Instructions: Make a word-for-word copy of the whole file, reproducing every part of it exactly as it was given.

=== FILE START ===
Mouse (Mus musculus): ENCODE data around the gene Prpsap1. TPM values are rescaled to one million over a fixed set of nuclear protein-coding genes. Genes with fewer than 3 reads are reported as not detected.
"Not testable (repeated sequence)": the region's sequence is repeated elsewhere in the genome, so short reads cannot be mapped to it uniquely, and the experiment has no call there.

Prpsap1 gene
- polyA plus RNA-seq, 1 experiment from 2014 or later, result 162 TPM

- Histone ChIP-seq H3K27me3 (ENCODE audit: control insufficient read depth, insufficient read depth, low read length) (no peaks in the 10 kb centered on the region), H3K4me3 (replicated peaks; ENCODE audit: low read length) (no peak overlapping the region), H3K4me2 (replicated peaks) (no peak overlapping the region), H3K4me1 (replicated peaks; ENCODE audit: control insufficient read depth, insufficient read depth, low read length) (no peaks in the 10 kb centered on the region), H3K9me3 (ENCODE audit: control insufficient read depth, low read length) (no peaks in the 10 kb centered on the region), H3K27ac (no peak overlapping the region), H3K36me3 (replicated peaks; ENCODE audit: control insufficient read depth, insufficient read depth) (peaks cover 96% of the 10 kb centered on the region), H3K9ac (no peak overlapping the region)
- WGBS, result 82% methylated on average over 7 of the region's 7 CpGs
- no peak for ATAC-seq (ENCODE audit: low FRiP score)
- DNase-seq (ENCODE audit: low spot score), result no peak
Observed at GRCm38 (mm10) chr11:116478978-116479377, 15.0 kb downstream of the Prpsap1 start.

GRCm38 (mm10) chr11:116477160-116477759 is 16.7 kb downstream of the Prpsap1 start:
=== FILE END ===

Mouse (Mus musculus): ENCODE data around the gene Prpsap1. TPM values are rescaled to one million over a fixed set of nuclear protein-coding genes. Genes with fewer than 3 reads are reported as not detected.
"Not testable (repeated sequence)": the region's sequence is repeated elsewhere in the genome, so short reads cannot be mapped to it uniquely, and the experiment has no call there.

Prpsap1 gene
- polyA plus RNA-seq, 1 experiment from 2014 or later, result 162 TPM

- Histone ChIP-seq H3K27me3 (ENCODE audit: control insufficient read depth, insufficient read depth, low read length) (no peaks in the 10 kb centered on the region), H3K4me3 (replicated peaks; ENCODE audit: low read length) (no peak overlapping the region), H3K4me2 (replicated peaks) (no peak overlapping the region), H3K4me1 (replicated peaks; ENCODE audit: control insufficient read depth, insufficient read depth, low read length) (no peaks in the 10 kb centered on the region), H3K9me3 (ENCODE audit: control insufficient read depth, low read length) (no peaks in the 10 kb centered on the region), H3K27ac (no peak overlapping the region), H3K36me3 (replicated peaks; ENCODE audit: control insufficient read depth, insufficient read depth) (peaks cover 96% of the 10 kb centered on the region), H3K9ac (no peak overlapping the region)
- WGBS, result 82% methylated on average over 7 of the region's 7 CpGs
- no peak for ATAC-seq (ENCODE audit: low FRiP score)
- DNase-seq (ENCODE audit: low spot score), result no peak
Observed at GRCm38 (mm10) chr11:116478978-116479377, 15.0 kb downstream of the Prpsap1 start.

GRCm38 (mm10) chr11:116477160-116477759 is 16.7 kb downstream of the Prpsap1 start: